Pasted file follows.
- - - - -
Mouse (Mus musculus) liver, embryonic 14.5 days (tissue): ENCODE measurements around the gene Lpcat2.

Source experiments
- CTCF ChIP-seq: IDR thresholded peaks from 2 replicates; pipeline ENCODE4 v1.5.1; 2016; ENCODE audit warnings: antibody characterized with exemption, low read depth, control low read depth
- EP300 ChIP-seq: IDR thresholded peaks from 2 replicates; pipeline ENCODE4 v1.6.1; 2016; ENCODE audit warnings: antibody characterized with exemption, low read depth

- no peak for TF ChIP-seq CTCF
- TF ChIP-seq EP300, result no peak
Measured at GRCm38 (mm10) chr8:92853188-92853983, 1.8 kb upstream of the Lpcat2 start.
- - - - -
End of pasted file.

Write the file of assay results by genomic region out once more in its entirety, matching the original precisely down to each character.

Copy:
Mouse (Mus musculus) liver, embryonic 14.5 days (tissue): ENCODE measurements around the gene Lpcat2.

Source experiments
- CTCF ChIP-seq: IDR thresholded peaks from 2 replicates; pipeline ENCODE4 v1.5.1; 2016; ENCODE audit warnings: antibody characterized with exemption, low read depth, control low read depth
- EP300 ChIP-seq: IDR thresholded peaks from 2 replicates; pipeline ENCODE4 v1.6.1; 2016; ENCODE audit warnings: antibody characterized with exemption, low read depth

- no peak for TF ChIP-seq CTCF
- TF ChIP-seq EP300, result no peak
Measured at GRCm38 (mm10) chr8:92853188-92853983, 1.8 kb upstream of the Lpcat2 start.